• Agencies should consider contracting provisions that protect Federal information used by vendors in the development and operation of AI products for the government, so that such data cannot be subsequently used to train or improve the functionality of the vendor's commercial offerings without express permission from the agency.

Regarding generative AI procurement:

  • requiring adequate testing and safeguards;
  • requiring results of internal or external testing and evaluation, to include AI red-teaming against risks from generative AI, such as discriminatory, misleading, inflammatory, unsafe, or deceptive outputs;
  • requiring that generative AI models have capabilities, as appropriate and technologically feasible, to reliably label or establish provenance for their content as generated or modified by AI

Further Request for Information

The OMB also released a Request for Information (RFI) on the "Responsible Procurement of Artificial Intelligence in Government." Comments were due on April 29, 2024

Among others, the questions asked include:

  • How can OMB promote robust competition, attract new entrants, including small businesses, into the Federal marketplace, and avoid vendor lock-in across specific elements of the technology sector, including data collectors and labelers, model developers, infrastructure providers, and AI service providers? Are there ways OMB can address practices that limit competition, such as inappropriate tying, egress fees, and self-preferencing?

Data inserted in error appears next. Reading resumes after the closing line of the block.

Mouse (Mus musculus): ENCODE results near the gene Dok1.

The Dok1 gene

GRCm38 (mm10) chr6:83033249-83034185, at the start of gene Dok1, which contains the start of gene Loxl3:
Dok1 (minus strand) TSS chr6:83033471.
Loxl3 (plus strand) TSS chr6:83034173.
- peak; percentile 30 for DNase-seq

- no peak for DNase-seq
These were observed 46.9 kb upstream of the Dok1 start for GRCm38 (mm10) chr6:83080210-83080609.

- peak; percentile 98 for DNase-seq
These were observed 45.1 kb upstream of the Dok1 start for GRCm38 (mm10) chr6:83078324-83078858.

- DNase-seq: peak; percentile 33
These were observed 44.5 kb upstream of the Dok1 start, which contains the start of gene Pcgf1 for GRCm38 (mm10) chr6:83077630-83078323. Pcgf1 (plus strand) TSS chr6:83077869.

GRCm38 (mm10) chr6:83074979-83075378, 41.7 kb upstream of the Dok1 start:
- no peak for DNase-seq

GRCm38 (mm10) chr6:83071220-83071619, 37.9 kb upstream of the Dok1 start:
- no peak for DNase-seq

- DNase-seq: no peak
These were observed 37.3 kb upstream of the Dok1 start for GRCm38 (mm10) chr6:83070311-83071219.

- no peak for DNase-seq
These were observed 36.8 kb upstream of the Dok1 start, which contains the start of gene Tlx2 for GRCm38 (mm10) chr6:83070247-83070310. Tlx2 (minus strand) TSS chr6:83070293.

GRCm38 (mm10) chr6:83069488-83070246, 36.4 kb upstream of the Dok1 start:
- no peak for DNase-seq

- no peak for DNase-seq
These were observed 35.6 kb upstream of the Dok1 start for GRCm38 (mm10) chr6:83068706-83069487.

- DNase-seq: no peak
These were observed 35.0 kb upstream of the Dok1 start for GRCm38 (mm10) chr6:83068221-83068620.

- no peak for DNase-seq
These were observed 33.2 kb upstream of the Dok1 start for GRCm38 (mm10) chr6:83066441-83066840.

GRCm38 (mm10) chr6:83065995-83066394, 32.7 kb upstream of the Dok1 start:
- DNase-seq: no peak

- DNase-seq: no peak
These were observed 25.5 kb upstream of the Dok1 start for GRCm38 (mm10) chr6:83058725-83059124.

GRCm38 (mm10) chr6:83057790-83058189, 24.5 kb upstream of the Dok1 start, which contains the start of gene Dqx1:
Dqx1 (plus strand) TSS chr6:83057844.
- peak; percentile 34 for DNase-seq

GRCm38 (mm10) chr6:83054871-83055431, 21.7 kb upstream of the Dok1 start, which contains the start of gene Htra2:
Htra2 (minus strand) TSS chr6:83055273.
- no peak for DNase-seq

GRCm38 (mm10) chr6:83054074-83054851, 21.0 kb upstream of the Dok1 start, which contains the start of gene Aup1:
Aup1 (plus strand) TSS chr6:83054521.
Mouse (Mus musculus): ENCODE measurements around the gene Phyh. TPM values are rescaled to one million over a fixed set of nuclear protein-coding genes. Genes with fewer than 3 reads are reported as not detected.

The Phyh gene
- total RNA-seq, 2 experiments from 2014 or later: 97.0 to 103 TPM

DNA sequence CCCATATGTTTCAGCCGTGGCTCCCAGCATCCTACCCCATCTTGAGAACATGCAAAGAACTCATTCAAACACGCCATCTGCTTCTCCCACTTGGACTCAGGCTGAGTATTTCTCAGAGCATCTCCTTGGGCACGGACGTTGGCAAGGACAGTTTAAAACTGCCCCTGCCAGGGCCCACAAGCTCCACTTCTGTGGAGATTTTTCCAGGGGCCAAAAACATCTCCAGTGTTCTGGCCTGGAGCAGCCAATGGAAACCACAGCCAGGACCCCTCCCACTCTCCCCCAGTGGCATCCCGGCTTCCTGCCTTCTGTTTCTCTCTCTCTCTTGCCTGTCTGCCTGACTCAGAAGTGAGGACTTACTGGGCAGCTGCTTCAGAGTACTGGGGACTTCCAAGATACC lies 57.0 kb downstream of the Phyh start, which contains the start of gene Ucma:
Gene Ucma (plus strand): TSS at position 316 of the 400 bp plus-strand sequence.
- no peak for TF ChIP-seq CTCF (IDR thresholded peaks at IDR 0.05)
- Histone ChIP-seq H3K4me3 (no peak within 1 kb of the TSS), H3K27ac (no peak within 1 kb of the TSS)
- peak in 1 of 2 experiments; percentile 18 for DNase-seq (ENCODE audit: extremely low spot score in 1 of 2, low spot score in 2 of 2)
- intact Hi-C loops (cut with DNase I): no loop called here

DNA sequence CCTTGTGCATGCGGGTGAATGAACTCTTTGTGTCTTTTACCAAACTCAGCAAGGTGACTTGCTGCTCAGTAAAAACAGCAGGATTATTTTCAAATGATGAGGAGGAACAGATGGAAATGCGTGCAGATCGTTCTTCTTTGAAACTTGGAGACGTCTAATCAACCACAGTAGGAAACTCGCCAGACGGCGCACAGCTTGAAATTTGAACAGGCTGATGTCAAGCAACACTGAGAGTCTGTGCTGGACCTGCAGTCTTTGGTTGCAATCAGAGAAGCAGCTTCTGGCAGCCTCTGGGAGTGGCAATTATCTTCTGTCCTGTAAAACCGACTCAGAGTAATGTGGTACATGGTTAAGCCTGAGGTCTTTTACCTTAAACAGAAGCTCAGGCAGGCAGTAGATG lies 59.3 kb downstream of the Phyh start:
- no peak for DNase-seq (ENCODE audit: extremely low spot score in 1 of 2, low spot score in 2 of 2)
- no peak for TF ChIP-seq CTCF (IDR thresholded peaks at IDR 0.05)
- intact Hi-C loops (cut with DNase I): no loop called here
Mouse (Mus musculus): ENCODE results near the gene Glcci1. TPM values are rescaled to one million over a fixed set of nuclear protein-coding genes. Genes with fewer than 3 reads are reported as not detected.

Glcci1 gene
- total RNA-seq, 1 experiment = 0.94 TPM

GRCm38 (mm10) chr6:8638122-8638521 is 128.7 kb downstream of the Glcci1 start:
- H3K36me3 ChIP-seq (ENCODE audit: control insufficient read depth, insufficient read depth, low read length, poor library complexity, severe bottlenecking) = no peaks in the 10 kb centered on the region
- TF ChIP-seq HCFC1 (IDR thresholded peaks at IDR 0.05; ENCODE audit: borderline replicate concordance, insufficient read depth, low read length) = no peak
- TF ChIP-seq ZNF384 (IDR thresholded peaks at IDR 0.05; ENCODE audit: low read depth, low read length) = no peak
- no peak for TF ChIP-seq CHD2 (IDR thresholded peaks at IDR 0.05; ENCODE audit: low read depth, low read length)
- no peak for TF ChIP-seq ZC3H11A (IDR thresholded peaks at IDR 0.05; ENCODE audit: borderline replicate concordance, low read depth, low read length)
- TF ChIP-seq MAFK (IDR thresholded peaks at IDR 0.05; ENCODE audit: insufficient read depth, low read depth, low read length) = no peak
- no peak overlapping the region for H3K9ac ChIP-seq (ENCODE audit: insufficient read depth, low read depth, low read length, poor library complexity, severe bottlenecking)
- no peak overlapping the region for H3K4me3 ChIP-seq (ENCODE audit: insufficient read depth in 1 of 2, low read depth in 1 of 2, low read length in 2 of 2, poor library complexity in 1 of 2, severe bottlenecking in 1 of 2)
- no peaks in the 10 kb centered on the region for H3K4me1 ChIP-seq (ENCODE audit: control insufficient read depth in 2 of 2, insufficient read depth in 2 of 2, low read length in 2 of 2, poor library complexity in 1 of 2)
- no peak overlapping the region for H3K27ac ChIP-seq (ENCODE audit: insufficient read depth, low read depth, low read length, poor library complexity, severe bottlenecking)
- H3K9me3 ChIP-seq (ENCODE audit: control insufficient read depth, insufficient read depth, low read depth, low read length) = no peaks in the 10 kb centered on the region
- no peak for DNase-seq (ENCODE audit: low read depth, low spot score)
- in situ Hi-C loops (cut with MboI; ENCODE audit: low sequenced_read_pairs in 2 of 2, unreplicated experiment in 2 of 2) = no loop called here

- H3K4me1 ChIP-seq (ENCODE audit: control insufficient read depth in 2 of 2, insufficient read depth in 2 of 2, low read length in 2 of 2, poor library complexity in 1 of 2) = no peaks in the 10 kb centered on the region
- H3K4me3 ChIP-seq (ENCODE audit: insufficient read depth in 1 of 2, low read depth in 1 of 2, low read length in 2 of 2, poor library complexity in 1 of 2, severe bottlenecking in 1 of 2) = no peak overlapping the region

• What access to documentation, data, code, models, software, and other technical components might vendors provide to agencies to demonstrate compliance with the requirements established in the AI memo?
  • What if any terms should agencies include in contracts to protect the Federal Government's rights and access to its data, while maintaining protection of a vendor's intellectual property?

We will provide updates based on additional OMB guidance on federal use of AI.

The content of this article is intended to provide a general guide to the subject matter. Specialist advice should be sought about your specific circumstances.